This report sets out our final findings from our market study on the sale of general insurance add-ons. This follows on from our provisional findings report in March 2014, and takes account of the consultation responses we received. The study was launched by the FSA in December 2012 and was confirmed as the FCA’s first market study in July 2013.
What are GI add-on products?
A wide range of general insurance products are sold alongside or on the back of ‘primary products’.
These primary products may be financial services – e.g. home insurance – or they may be non-financial products – e.g. motor vehicles, mobile phones or services such as passenger flights.
The insurance products sold alongside primary products are known as ‘add-ons’.
What did we do?
This was the FCA’s first market study. Our objective was to test whether competition in the markets for add-ons is effective or not, and if not, to understand why this might be so.
We analysed a range of information from insurers and intermediaries, including product literature and data relating to sales, pricing, profitability and claims.
We used behavioural economics as a key tool during the study. We carried out both quantitative and qualitative consumer research, and undertook an innovative behavioural experiment in which we tested consumers’ reactions to the add-on mechanism in a simulated environment.
The final report can be accessed from the link below. Links to more detail on individual pieces of analysis and research carried out earlier in our study can be found at the end of this page.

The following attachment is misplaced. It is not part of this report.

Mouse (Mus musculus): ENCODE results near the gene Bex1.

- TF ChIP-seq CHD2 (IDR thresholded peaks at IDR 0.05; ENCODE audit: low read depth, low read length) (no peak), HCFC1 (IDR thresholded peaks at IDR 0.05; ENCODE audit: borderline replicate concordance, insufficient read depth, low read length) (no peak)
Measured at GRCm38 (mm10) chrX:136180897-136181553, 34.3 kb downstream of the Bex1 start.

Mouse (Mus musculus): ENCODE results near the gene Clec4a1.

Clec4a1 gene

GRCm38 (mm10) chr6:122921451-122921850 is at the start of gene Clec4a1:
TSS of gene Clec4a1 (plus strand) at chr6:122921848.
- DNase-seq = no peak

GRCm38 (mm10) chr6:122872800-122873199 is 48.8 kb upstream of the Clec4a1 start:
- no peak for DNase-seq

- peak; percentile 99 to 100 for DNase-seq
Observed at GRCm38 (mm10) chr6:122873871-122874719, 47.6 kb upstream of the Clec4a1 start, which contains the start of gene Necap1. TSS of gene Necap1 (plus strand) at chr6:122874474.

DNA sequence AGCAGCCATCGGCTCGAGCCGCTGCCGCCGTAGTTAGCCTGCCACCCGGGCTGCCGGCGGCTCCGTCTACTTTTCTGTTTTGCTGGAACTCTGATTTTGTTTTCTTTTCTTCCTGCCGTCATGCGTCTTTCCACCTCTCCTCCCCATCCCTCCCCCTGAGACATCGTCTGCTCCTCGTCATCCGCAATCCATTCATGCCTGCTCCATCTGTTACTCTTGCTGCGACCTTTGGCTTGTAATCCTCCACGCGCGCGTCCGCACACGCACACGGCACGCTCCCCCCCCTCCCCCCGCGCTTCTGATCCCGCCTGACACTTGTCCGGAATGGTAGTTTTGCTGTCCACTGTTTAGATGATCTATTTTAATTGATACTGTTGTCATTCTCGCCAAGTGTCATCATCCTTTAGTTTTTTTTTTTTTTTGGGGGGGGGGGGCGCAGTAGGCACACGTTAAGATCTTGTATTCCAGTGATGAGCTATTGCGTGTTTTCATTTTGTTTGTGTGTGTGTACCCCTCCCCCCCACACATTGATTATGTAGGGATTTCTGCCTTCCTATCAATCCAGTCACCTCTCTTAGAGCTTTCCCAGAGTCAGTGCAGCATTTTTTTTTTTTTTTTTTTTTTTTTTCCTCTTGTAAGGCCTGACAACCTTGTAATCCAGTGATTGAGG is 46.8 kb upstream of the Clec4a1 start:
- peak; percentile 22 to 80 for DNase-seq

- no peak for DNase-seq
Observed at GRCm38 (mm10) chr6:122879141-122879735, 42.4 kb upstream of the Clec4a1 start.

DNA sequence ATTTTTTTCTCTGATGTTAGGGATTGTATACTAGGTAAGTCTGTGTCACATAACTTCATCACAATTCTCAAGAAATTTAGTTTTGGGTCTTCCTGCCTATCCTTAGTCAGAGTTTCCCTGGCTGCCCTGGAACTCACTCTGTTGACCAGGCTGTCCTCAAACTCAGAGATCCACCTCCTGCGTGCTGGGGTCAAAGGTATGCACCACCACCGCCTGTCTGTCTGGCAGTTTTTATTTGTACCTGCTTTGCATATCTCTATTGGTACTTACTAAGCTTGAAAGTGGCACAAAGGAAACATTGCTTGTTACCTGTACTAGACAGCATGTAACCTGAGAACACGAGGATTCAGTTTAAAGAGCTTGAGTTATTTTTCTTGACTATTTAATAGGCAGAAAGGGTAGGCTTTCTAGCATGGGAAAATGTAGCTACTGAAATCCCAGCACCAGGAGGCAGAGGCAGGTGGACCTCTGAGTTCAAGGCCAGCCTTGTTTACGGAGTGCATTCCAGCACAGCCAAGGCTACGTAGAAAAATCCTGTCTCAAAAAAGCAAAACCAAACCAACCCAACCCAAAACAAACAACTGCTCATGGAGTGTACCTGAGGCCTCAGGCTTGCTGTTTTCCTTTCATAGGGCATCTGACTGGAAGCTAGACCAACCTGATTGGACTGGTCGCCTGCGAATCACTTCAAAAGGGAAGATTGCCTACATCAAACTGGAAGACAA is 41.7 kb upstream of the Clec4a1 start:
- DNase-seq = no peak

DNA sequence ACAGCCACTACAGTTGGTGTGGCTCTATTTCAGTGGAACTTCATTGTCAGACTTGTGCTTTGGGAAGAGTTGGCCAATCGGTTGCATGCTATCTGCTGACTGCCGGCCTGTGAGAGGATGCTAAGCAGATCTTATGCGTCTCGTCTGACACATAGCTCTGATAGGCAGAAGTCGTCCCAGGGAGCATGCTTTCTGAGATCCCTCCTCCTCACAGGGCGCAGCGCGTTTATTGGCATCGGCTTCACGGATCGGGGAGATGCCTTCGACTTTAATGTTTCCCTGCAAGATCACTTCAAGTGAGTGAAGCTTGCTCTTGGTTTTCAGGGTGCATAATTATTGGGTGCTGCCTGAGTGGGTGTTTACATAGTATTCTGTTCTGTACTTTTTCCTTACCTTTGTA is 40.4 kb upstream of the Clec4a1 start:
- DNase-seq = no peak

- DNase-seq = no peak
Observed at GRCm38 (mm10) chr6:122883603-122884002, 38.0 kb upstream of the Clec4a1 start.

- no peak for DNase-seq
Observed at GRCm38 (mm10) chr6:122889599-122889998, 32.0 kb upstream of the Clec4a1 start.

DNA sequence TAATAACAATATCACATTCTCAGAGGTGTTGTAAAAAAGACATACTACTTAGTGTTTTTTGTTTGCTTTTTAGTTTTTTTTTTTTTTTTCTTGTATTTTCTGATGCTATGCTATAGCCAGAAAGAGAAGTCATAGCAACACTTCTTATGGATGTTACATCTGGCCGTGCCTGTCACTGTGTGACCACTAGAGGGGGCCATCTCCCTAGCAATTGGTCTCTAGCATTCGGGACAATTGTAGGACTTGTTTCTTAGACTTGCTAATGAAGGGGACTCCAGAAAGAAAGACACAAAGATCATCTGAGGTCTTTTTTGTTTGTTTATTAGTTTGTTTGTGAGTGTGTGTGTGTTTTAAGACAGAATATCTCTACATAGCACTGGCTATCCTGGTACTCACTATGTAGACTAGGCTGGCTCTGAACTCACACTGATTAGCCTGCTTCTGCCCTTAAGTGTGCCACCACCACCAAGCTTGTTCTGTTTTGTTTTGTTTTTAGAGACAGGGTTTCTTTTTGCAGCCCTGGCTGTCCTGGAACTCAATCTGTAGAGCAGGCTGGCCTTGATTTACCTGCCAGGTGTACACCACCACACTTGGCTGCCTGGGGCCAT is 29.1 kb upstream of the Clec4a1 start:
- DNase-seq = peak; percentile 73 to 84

Who should read this paper?
This will interest:
- firms that sell general insurance add-on products or are considering selling these products
- consumer organisations
- any consumers who have bought or are thinking of buying these products
- anyone interested in the FCA’s approach to advancing its new competition objective and what market studies look like
What were our findings?
Our study confirmed that selling a product as an add-on often lead to consumers purchasing products that were of poor value and not what they needed. We also found that the value of general insurance products is not always clear.
We remain committed to strengthening the transparency and comparability of the value of general insurance products and have proposed to impose a requirement on firms to publish claims ratios as a measure of the value of a product.
What are the next steps?
Further to our consultation on the GAP insurance market remedy (CP14/29), we have issued our Policy Statement (PS15/13) and final rules to improve competition in this market. Our final rules introduce a deferred opt-in for customers when add-on GAP insurance is sold as part of buying a vehicle and improved information about shopping around.
We have consulted on two remedies designed to address some of the issues we found with the add-on mechanism. We proposed new rules and guidance on:
- a ban on opt-out selling, and
- improving product information in relation to general insurance add-ons
We published DP15/4 to discuss our options for publishing value measures in the insurance market, to increase transparency in this area and encourage competition on value. We have committed to carrying out a pilot of this publication, launching in Summer 2016 (see FS16/1 for more information).
How can I find out more?
- MS14/1: General insurance add-on products: Provisional findings of market study and proposed remedies
- MS14/1: General insurance add-on products: Provisional findings of market study and proposed remedies: Annex B: Methodology and analysis of firm data
- Consumer research reports:
- Occasional Paper No. 3: How does selling insurance as an add-on affect consumer decisions?
- CP14/29: Guaranteed Asset Protection insurance: a competition remedy
- CP15/13: General Insurance Add-ons Market Study – Proposed Remedies: banning opt-out selling and supporting informed decision-making for add-on buyers
- Promoting effective competition